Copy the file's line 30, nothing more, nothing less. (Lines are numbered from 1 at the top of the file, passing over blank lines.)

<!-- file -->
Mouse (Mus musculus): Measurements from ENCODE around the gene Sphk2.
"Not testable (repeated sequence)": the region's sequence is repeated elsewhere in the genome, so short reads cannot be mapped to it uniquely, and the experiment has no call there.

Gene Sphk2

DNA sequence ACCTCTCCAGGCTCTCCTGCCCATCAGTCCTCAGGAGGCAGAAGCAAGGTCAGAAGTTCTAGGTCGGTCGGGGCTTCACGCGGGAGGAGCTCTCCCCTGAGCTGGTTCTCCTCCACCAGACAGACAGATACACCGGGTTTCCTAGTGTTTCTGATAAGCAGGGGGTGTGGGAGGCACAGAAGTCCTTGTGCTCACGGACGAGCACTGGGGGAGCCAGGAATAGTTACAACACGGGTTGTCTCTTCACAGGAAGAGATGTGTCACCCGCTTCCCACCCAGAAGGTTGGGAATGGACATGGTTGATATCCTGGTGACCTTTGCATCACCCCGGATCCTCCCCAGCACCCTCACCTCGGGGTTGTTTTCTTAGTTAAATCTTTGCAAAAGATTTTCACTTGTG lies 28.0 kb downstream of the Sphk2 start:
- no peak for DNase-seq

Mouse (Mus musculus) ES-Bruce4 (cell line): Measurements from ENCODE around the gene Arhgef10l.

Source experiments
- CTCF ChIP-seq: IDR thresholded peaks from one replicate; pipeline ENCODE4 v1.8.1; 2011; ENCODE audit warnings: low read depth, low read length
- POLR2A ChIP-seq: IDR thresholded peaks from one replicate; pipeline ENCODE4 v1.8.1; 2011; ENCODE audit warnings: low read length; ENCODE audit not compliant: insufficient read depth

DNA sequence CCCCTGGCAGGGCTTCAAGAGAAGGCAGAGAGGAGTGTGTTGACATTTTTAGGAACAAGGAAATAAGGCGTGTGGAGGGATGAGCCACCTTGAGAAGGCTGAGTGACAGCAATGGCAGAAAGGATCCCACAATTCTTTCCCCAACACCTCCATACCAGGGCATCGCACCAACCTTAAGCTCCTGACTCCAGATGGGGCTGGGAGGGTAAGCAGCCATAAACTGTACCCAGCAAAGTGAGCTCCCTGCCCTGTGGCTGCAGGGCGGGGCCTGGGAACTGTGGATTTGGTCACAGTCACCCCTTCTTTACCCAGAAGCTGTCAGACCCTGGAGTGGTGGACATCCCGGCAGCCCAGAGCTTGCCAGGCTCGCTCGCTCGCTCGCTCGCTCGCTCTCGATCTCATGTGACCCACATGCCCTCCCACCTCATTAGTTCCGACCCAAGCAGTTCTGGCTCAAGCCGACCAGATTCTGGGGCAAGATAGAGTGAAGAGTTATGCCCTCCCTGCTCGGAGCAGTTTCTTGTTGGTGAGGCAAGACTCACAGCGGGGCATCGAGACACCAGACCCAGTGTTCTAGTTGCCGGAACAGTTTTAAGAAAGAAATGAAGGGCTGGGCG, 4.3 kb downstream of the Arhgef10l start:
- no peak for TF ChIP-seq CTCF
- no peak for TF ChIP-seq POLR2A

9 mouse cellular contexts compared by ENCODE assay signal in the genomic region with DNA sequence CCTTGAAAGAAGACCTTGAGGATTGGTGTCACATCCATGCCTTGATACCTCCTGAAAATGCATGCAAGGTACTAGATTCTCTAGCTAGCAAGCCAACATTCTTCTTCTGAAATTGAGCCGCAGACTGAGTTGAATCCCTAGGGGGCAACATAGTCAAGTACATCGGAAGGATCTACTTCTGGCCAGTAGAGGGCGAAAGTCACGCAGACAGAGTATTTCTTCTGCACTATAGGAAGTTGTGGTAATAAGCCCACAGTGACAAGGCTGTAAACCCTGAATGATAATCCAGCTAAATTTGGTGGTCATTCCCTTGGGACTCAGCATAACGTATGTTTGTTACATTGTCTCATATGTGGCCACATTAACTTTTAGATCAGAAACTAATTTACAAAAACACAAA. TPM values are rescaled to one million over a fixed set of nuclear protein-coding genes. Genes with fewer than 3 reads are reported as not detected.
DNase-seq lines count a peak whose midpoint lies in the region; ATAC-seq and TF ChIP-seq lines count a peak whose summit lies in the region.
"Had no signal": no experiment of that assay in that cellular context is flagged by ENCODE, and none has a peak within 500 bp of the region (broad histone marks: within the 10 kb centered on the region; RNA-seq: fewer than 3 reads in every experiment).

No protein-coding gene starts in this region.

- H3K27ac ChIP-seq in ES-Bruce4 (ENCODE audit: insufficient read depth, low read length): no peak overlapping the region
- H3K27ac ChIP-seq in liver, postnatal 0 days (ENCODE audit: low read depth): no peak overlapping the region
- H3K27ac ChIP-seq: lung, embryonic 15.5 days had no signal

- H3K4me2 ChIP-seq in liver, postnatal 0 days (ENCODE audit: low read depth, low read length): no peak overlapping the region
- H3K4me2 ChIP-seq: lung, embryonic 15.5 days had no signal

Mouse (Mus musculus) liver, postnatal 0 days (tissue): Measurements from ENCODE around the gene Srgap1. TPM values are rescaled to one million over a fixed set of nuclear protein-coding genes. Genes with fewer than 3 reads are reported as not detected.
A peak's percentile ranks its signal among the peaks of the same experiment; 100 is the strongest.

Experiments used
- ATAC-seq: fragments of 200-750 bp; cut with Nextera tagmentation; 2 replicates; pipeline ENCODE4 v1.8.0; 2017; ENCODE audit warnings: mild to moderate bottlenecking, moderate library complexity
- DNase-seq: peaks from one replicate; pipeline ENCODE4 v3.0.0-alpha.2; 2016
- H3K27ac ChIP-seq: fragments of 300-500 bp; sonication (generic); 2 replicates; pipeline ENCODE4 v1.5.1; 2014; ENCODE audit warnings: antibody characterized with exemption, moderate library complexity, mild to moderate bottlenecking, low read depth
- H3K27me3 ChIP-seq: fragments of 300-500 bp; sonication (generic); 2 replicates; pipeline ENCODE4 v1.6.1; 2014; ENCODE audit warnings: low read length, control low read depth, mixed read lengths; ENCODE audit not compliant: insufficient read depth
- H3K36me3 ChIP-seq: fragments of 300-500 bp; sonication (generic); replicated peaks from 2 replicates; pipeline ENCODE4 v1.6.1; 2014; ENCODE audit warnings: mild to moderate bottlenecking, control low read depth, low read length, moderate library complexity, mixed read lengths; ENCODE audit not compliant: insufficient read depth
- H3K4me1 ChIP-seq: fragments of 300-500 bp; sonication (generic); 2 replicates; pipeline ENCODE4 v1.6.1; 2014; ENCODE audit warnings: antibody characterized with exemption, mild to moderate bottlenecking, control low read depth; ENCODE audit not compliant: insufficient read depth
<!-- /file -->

- H3K4me1 ChIP-seq: fragments of 300-500 bp; sonication (generic); 2 replicates; pipeline ENCODE4 v1.6.1; 2014; ENCODE audit warnings: antibody characterized with exemption, mild to moderate bottlenecking, control low read depth; ENCODE audit not compliant: insufficient read depth